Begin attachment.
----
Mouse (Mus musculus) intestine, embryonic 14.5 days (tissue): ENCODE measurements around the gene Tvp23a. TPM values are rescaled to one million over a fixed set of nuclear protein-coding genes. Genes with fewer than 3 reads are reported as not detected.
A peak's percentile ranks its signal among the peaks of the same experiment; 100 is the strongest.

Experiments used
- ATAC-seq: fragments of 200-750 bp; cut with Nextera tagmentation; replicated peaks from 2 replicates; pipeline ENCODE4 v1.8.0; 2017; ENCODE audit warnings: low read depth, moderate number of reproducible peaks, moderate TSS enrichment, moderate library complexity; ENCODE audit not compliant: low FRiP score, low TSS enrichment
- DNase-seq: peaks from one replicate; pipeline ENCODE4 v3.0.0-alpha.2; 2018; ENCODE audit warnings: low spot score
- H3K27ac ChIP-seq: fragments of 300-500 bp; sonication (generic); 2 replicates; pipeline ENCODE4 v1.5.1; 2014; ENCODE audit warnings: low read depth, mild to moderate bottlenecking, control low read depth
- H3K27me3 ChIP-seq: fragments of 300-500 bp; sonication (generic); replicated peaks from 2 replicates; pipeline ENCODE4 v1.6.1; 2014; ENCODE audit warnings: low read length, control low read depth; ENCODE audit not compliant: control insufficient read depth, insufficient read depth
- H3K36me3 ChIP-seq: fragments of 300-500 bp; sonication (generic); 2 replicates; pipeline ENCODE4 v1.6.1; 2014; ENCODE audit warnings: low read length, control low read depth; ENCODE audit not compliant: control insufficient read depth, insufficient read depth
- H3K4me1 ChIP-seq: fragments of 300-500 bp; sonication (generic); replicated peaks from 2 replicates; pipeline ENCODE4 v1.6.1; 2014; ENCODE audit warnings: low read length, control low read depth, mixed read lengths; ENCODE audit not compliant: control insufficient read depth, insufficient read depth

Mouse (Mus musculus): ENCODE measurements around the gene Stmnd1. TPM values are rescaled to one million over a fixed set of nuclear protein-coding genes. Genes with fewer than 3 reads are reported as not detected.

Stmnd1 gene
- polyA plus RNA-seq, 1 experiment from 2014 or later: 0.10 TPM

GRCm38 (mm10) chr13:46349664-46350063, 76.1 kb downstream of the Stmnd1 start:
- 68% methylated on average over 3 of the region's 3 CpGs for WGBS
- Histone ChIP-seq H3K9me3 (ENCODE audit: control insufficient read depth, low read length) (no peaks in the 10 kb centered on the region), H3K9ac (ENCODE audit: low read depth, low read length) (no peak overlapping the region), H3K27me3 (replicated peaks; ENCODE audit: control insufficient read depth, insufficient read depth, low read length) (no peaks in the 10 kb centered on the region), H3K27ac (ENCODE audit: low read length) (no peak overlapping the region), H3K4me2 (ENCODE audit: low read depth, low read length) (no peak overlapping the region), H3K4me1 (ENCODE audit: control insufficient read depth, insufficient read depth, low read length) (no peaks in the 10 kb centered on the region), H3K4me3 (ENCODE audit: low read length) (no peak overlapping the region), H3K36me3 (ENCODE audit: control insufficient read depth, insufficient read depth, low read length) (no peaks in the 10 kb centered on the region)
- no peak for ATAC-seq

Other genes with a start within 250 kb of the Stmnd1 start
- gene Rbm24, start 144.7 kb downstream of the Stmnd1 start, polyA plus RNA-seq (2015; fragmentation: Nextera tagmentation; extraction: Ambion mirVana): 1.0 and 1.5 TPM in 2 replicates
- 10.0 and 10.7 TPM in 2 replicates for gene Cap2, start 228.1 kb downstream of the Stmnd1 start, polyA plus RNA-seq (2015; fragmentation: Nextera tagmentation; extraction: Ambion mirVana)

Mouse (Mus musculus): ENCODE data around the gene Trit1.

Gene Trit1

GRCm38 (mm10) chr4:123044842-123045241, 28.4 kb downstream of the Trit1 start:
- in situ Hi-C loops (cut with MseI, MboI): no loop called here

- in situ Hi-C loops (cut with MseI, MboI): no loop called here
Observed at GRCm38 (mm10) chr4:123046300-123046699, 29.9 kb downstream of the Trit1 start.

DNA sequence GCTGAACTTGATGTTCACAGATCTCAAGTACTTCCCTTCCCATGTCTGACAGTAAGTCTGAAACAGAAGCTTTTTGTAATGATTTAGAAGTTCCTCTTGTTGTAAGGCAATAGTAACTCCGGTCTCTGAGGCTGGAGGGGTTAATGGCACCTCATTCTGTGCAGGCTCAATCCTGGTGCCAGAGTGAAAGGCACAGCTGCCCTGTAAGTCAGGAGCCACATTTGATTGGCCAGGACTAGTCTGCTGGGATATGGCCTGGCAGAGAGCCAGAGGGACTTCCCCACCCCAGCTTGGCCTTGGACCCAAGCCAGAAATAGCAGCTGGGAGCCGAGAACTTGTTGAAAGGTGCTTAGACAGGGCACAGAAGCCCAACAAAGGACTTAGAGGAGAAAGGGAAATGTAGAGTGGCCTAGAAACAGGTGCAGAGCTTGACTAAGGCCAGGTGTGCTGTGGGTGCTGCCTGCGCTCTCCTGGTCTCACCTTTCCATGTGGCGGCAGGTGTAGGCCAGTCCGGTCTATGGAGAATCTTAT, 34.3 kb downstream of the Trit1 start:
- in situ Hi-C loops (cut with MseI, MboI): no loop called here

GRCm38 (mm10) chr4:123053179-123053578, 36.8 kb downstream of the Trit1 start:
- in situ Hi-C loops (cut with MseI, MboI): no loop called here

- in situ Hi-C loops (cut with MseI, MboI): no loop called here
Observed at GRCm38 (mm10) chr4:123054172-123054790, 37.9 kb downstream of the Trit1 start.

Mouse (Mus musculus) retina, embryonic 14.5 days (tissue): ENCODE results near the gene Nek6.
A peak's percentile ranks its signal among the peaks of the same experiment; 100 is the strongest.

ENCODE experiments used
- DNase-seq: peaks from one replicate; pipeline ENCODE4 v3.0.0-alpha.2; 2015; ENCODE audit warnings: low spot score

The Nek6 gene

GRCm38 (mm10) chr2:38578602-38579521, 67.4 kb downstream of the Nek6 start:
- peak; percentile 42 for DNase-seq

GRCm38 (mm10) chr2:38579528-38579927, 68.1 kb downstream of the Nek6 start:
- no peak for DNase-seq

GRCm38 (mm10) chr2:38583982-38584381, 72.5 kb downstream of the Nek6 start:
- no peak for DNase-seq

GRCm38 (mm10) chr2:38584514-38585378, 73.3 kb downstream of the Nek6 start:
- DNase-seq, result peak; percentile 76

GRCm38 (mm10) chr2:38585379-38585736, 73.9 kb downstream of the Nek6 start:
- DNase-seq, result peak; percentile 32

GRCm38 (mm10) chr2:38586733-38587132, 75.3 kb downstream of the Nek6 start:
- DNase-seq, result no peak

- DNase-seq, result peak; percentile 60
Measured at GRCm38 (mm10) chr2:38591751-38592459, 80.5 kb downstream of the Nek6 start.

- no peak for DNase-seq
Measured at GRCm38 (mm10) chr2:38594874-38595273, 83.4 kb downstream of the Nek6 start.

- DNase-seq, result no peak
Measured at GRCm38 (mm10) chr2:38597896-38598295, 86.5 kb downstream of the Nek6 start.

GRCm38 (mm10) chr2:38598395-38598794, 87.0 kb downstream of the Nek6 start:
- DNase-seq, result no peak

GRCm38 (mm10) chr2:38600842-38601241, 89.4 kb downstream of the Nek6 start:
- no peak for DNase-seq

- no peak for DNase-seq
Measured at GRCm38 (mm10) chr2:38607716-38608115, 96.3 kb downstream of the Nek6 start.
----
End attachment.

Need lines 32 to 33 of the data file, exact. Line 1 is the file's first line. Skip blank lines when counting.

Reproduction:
Mouse (Mus musculus) retina, embryonic 14.5 days (tissue): ENCODE results near the gene Nek6.
A peak's percentile ranks its signal among the peaks of the same experiment; 100 is the strongest.